Helena Rubinstein was instrumental in the development of the acceptance of non-Western art in Europe

Cosmetics mogul Helena Rubinstein was as intuitive an art collector as she was a savvy entrepreneur.

Her pioneering role in the recognition of art from Africa and Oceania helped elevate such works from being considered mere ethnic artefacts to their rightful position on the world stage, at a time when the appetite for this type of art was just beginning to develop.

From precious reliquaries to everyday objects such as tools, doors and musical instruments to her beloved masks, her bold choices resulted in an impressive collection of more than 400 pieces of non-Western art. They were displayed mostly in her home in Paris, but also in New York and London, taking pride of place alongside the works of painters and sculptors such as Chagall, Braque, Brancusi, Modigliani, Picasso and Miró.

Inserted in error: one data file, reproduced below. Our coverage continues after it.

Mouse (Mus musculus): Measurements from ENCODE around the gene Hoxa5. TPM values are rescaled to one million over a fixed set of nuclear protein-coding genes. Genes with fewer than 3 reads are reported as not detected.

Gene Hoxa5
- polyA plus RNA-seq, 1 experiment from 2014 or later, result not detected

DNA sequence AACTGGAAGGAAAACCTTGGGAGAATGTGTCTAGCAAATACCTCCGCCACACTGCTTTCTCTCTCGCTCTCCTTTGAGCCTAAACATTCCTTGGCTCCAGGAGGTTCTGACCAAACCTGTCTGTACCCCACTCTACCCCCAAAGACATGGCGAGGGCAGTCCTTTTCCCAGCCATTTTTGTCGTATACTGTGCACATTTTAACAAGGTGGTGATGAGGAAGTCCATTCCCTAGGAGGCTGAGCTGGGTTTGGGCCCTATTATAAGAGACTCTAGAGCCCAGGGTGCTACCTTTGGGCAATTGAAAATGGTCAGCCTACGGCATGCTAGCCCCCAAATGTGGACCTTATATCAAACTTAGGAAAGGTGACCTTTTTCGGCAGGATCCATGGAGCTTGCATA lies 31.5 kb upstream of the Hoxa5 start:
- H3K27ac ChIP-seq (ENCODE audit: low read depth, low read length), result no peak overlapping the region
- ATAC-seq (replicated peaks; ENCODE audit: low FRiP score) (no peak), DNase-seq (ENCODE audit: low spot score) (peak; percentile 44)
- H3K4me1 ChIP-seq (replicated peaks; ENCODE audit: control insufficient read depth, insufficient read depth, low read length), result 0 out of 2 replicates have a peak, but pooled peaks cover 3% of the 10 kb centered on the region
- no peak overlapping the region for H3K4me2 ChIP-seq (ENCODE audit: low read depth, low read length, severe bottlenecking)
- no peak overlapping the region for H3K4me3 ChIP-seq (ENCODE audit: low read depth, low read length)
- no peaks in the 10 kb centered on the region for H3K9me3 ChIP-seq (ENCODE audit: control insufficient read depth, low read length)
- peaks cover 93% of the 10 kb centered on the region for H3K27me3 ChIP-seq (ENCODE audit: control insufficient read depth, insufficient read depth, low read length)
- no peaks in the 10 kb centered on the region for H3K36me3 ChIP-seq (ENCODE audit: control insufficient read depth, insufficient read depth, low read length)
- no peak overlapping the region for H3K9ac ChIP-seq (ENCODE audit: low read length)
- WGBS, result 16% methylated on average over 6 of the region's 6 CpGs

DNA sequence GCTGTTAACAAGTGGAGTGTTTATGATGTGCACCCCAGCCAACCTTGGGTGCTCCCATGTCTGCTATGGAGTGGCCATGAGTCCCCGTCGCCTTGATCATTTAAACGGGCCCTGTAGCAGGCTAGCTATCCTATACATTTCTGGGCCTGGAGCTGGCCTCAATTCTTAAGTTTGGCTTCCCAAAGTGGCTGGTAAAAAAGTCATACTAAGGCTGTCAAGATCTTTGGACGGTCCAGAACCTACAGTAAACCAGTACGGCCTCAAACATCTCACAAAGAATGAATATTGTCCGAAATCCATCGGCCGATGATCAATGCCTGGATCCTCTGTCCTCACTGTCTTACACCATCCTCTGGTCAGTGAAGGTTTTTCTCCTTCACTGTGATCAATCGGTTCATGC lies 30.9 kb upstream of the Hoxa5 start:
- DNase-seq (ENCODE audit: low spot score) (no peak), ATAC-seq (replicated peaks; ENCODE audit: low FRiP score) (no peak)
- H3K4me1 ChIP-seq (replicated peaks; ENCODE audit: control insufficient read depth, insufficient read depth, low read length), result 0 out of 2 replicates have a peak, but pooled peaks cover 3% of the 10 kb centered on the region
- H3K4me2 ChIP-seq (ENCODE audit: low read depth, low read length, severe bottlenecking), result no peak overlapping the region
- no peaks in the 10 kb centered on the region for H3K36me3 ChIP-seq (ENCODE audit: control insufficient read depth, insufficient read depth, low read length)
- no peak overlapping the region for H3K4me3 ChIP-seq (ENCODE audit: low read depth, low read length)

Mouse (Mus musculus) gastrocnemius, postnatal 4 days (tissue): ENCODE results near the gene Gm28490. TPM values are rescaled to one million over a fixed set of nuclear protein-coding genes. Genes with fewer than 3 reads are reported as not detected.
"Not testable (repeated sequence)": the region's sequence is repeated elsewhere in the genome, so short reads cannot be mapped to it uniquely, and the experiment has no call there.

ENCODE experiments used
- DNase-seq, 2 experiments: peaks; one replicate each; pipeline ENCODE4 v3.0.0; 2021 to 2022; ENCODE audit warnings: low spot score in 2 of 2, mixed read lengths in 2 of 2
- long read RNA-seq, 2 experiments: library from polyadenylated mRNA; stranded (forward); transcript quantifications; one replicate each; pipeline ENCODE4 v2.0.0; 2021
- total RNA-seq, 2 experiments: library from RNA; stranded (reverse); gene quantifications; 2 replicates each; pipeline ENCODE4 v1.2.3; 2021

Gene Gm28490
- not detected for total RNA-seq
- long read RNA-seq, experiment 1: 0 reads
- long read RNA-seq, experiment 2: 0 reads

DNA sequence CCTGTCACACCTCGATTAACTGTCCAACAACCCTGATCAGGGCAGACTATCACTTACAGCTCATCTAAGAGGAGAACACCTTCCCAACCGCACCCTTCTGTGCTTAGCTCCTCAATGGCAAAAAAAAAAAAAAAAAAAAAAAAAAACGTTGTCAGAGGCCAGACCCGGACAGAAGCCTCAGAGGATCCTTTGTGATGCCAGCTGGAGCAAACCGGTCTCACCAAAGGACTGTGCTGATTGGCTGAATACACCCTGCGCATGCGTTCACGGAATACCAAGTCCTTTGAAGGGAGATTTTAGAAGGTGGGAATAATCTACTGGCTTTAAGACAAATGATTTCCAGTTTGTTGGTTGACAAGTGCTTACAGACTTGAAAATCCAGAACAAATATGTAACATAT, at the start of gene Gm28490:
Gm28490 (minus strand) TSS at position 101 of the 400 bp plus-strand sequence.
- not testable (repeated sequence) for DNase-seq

Alas, in 1966 the collection was dispersed through a series of sales, which served to further the value of African arts but diluted the effect of the ensemble.

Guided by 1966 sales catalogues, publications and testimonies, and by analysing photographs of Helena Rubinstein’s apartments, the Quai Branly museum has recreated the spirit of her collection, looking at its evolution and peculiarities, and highlighting the unique art sensibility of Madame Rubinstein.

Until September 27

From France Today magazine

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Sylvia Edwards Davis
Sylvia Edwards Davis is a writer and correspondent based in France with a focus on business and culture. A member of the France Media editorial team, Sylvia scans the cultural landscape to bring you the most relevant highlights on current events, art exhibitions, museums and festivals.